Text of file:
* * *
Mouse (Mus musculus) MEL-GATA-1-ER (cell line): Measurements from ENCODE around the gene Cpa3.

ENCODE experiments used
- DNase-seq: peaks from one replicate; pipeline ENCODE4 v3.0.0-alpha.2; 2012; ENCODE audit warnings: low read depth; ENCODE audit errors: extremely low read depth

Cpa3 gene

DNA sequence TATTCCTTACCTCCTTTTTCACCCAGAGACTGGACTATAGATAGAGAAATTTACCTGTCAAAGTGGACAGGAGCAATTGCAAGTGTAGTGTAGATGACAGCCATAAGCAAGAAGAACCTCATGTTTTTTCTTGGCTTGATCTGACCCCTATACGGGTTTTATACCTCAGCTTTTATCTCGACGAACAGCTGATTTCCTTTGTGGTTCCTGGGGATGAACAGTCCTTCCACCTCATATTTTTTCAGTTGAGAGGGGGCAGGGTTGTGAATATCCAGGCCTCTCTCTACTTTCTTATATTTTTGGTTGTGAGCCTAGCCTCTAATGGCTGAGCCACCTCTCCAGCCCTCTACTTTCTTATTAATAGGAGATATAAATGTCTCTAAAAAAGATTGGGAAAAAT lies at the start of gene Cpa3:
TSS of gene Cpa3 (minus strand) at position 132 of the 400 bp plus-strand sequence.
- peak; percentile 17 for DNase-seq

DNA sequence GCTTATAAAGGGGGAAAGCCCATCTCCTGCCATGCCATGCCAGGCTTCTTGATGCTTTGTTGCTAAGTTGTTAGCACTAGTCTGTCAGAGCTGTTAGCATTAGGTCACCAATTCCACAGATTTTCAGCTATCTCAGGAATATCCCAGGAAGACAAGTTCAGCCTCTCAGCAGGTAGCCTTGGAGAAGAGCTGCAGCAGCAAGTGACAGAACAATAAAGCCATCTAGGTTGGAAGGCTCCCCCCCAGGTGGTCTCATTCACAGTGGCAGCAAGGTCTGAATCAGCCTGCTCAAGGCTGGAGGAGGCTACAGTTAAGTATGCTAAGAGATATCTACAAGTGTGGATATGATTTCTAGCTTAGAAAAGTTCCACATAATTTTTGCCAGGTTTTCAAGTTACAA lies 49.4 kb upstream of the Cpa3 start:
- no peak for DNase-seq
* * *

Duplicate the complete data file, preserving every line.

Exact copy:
Mouse (Mus musculus) MEL-GATA-1-ER (cell line): Measurements from ENCODE around the gene Cpa3.

ENCODE experiments used
- DNase-seq: peaks from one replicate; pipeline ENCODE4 v3.0.0-alpha.2; 2012; ENCODE audit warnings: low read depth; ENCODE audit errors: extremely low read depth

Cpa3 gene

DNA sequence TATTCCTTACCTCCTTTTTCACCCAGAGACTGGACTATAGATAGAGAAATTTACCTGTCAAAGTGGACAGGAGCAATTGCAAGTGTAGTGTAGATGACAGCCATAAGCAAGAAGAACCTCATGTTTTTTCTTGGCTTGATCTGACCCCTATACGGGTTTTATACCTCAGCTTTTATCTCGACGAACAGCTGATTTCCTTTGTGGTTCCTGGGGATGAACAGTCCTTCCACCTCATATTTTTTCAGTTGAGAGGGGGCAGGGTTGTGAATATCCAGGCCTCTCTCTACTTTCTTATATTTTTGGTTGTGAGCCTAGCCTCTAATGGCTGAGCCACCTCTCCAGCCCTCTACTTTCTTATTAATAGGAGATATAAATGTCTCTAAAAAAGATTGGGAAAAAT lies at the start of gene Cpa3:
TSS of gene Cpa3 (minus strand) at position 132 of the 400 bp plus-strand sequence.
- peak; percentile 17 for DNase-seq

DNA sequence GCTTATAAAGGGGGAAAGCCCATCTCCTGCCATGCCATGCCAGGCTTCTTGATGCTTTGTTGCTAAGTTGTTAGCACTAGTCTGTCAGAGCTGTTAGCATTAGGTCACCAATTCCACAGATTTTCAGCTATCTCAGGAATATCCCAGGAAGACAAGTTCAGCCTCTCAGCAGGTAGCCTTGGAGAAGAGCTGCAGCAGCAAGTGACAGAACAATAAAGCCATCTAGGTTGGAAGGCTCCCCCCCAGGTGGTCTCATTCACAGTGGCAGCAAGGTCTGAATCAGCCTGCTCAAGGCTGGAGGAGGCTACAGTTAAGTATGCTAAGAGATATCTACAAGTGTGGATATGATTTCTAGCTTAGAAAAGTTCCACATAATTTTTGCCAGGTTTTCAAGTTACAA lies 49.4 kb upstream of the Cpa3 start:
- no peak for DNase-seq